Detection of mental imagery and attempted movements in patients with disorders of consciousness using EEG

Petar Horki, Günther Bauernfeind, Daniela S. Klobassa, Christoph Pokorny, Gerald Pichler, Walter Schippinger, Gernot Müller-Putz*

*Corresponding author for this work

Research output: Contribution to journalArticlepeer-review

Abstract

Further development of an EEG based communication device for patients with disorders of consciousness (DoC) could benefit from addressing the following gaps in knowledge—first, an evaluation of different types of motor imagery; second, an evaluation of passive feet movement as a mean of an initial classifier setup; and third, rapid delivery of biased feedback. To that end we investigated whether complex and/or familiar mental imagery, passive, and attempted feet movement can be reliably detected in patients with DoC using EEG recordings, aiming to provide them with a means of communication. Six patients in a minimally conscious state (MCS) took part in this study. The patients were verbally instructed to perform different mental imagery tasks (sport, navigation), as well as attempted feet movements, to induce distinctive event-related (de)synchronization (ERD/S) patterns in the EEG. Offline classification accuracies above chance level were reached in all three tasks (i.e., attempted feet, sport, and navigation), with motor tasks yielding significant (p < 0.05) results more often than navigation (sport: 10 out of 18 sessions; attempted feet: 7 out of 14 sessions; navigation: 4 out of 12 sessions). The passive feet movements, evaluated in one patient, yielded mixed results: whereas time-frequency analysis revealed task-related EEG changes over neurophysiological plausible cortical areas, the classification results were not significant enough (p < 0.05) to setup an initial classifier for the detection of attempted movements. Concluding, the results presented in this study are consistent with the current state of the art in similar studies, to which we contributed by comparing different types of mental tasks, notably complex motor imagery and attempted feet movements, within patients. Furthermore, we explored new venues, such as an evaluation of passive feet movement as a mean of an initial classifier setup, and rapid delivery of biased feedback.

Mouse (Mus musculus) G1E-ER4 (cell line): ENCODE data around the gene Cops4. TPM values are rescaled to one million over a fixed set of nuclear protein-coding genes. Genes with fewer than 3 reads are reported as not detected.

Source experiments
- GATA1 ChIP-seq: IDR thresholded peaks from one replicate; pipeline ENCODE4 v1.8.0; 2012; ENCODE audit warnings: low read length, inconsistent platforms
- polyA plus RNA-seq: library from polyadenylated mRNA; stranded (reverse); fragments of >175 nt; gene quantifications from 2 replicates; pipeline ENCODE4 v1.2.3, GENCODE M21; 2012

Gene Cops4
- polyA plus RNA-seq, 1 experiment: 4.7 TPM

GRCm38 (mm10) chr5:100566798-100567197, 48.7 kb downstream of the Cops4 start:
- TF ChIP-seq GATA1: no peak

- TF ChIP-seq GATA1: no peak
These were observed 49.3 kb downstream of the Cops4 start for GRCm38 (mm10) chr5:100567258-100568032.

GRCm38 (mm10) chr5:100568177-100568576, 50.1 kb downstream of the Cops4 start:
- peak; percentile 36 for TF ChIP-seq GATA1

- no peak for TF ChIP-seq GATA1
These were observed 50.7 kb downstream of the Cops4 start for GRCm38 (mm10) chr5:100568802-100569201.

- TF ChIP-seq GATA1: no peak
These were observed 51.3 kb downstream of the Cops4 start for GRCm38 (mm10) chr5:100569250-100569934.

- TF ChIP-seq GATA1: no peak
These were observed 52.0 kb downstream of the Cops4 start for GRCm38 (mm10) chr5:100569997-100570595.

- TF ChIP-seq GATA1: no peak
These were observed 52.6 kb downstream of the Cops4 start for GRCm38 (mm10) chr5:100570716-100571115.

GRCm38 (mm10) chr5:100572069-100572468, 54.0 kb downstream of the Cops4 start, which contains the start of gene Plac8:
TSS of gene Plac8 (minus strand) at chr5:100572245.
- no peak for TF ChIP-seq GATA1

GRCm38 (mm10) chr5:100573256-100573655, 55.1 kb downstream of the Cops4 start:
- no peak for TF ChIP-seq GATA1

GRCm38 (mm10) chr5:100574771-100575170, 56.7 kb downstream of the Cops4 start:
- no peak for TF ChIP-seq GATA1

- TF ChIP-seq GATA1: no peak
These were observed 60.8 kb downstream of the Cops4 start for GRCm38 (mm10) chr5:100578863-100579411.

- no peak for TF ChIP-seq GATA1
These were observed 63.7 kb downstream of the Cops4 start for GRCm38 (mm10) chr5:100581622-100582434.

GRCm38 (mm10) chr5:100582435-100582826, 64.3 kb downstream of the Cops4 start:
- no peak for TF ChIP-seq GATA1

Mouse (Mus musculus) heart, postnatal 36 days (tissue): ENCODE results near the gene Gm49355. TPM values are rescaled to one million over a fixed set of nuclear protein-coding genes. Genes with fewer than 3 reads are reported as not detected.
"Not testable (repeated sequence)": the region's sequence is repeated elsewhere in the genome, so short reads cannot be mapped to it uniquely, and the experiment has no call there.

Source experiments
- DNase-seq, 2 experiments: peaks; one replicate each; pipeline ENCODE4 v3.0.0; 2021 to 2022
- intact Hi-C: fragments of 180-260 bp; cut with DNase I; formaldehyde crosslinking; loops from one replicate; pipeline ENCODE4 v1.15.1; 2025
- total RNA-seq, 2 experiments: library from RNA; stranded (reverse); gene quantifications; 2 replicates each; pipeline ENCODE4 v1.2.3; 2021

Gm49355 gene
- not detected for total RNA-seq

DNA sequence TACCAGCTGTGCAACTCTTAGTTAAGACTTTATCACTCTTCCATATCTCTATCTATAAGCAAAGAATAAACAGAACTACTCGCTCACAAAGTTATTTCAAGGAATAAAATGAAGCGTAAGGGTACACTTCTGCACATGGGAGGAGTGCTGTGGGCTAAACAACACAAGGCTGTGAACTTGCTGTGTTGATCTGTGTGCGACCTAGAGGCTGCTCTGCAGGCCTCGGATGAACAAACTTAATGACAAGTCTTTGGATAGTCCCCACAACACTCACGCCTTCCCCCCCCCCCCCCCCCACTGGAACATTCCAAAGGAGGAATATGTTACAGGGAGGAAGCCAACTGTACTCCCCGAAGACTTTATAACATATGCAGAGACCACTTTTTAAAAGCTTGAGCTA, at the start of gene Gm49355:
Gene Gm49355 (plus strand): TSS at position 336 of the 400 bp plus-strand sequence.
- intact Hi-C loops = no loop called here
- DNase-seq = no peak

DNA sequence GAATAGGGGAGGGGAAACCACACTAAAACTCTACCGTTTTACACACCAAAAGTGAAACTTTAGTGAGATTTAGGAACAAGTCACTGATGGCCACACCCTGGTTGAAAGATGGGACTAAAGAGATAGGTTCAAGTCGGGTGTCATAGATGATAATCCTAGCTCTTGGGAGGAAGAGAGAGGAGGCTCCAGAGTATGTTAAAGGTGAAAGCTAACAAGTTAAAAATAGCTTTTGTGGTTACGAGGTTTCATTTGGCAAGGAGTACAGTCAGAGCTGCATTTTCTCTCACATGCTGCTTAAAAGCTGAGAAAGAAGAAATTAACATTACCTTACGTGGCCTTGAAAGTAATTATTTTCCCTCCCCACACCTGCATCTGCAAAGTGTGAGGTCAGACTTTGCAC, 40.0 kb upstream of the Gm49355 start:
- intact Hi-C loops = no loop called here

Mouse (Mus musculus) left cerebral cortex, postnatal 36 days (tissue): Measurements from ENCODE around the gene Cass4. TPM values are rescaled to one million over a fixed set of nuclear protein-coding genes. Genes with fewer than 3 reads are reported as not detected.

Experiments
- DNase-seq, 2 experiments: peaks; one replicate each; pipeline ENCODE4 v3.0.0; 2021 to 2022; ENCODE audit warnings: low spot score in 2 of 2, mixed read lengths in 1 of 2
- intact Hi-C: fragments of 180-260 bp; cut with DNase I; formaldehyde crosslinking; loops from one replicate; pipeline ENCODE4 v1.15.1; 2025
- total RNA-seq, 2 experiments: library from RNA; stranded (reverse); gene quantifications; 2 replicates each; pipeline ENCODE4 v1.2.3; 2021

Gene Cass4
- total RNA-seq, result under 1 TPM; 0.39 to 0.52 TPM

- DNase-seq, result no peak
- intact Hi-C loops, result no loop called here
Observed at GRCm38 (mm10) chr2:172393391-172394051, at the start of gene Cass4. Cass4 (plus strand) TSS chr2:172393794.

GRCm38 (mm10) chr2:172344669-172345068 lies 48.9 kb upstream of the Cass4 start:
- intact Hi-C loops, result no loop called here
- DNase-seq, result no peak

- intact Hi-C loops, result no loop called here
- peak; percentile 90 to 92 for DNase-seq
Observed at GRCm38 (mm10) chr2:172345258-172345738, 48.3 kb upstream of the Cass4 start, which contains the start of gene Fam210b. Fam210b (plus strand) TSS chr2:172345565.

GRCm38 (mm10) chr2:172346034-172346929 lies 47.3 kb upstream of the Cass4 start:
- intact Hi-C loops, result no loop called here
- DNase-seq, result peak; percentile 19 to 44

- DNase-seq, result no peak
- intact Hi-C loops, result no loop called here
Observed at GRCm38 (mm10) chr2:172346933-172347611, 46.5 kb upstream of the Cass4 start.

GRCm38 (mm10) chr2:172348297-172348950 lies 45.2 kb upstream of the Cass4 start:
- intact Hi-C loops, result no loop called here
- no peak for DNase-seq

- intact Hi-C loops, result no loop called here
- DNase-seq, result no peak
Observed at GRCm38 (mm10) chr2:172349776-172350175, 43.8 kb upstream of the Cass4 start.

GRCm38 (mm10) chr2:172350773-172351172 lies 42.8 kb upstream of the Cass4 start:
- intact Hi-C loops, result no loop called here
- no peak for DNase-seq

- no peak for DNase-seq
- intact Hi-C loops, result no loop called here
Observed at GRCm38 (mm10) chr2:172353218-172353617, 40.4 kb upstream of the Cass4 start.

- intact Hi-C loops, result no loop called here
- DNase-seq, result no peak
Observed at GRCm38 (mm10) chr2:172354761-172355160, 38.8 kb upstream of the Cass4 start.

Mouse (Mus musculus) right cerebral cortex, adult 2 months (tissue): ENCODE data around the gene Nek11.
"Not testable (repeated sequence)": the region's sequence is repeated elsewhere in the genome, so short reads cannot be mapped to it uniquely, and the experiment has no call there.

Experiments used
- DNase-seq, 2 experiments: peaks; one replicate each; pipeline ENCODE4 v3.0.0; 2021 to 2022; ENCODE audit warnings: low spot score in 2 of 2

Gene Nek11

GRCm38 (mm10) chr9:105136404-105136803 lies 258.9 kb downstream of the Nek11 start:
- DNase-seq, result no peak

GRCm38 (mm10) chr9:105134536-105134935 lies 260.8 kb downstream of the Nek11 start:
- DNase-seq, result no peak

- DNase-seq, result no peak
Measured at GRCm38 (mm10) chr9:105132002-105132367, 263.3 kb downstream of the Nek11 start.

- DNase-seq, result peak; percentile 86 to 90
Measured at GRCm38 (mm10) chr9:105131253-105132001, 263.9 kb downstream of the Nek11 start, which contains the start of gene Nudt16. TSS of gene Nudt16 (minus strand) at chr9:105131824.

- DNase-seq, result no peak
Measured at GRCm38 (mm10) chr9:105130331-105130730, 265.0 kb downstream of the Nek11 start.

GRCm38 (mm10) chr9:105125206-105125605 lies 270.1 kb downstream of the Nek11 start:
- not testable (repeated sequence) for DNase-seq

Original languageEnglish
Article number1009
Number of pages9
JournalFrontiers in Human Neuroscience
Volume8
DOIs
Publication statusPublished - 2014

Fields of Expertise

  • Human- & Biotechnology

Treatment code (Nähere Zuordnung)

  • Basic - Fundamental (Grundlagenforschung)
  • Application

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